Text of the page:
All Dutch banks provide a similar range of services to their customers and have established online banking to make life easier. Unlike in some countries, cheques are not commonly used in the Netherlands. Cash machines (ATMs) are widespread. Credit/debit cards are not accepted everywhere. Dutch supermarkets normally do not accept credit cards.

Most banks have a variety of account types. The most easily acquired accounts are savings accounts (Spaarrekening) and current accounts (Betaalrekening). Current (checking) accounts (Betaalrekening) come with a debit card which enables you to withdraw money from ATMs and to pay in shops and restaurants.

To be eligible for a credit card, you will need a sufficient income. You will pay a yearly fee and possibly an additional monthly fee for the card. Credit cards are not widely used/accepted in the Netherlands. The Dutch tend to use them for purchases such as renting a car and buying over the internet or when travelling abroad.

Whichever bank you choose, it would be wise to obtain a bank card which can be used abroad. The Netherlands is a relatively small country and it is likely that you will travel to at least one neighbouring country during your stay. Look for the Maestro and Cirrus logos on cards as these networks allow you to withdraw money in most countries. Withdrawing money in other EU countries is free of charge.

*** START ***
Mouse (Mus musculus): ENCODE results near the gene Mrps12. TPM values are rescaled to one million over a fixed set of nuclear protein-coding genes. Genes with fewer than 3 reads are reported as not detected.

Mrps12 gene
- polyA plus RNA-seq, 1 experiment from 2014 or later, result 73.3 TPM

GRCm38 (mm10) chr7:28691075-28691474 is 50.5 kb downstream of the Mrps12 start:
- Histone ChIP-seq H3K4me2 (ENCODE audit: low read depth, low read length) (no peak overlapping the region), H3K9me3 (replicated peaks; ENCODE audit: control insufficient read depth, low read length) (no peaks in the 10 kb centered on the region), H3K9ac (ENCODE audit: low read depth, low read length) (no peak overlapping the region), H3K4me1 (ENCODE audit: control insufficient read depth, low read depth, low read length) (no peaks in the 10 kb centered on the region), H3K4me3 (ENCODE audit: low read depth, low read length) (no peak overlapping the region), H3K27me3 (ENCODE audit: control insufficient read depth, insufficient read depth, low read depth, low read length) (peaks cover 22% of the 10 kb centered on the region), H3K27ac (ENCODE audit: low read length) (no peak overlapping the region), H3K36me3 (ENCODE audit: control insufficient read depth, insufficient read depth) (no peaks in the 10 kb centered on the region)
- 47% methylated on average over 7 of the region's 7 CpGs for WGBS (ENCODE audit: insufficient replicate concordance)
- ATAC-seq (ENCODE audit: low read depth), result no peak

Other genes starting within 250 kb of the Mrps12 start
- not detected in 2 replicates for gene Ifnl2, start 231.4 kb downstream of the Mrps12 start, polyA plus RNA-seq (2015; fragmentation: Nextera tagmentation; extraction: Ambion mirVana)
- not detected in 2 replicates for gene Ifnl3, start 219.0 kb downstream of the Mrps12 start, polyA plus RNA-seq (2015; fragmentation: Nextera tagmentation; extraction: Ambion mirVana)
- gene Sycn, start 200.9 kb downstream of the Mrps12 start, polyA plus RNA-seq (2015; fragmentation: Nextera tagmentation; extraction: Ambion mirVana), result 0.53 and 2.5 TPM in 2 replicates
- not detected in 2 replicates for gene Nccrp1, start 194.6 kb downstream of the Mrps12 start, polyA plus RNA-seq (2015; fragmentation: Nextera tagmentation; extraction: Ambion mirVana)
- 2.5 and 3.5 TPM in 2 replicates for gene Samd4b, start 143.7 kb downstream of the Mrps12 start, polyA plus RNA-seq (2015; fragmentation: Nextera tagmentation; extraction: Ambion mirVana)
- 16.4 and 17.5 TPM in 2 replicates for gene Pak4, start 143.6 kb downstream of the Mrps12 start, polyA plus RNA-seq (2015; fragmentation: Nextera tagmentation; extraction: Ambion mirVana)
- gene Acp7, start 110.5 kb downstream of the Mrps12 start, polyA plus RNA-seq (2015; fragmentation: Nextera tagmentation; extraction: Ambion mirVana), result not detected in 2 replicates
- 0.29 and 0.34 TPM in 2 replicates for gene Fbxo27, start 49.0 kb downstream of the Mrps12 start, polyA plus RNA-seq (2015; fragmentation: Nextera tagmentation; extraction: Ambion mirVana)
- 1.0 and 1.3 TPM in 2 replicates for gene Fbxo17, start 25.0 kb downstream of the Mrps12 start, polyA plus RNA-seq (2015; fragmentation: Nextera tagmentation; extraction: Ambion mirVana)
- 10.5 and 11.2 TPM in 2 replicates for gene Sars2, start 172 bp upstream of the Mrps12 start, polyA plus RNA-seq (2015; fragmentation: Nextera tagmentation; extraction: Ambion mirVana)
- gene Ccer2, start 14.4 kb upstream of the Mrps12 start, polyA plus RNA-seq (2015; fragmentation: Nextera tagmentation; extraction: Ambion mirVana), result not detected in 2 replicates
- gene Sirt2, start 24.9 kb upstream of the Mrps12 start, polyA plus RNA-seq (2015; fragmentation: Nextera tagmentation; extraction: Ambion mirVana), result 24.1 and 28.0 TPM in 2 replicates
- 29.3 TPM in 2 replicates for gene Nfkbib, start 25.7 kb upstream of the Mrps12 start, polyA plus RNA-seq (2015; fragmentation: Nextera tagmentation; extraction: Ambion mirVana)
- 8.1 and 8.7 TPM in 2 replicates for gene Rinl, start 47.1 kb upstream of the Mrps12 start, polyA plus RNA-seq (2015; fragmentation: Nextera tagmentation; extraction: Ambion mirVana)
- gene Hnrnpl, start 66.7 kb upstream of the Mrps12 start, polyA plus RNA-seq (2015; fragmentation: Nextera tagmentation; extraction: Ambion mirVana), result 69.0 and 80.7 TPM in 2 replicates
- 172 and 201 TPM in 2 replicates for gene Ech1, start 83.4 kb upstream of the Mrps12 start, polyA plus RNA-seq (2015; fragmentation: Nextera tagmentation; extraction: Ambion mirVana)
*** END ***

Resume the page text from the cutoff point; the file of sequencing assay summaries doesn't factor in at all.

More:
ATMs are called geldautomaten or pinautomaten in Dutch. Every reasonable sized town in the Netherlands has a few ATMs, and larger cities have many. It is possible to use any bank card in most ATMs in the Netherlands, regardless which bank they belong to (but check with your bank for possible charges). So, for example if you have a Rabobank card you may also use it in a ING pinautomaat at no extra charge. This is called guest use (gastgebruik), however you can only do this once in every 24 hours.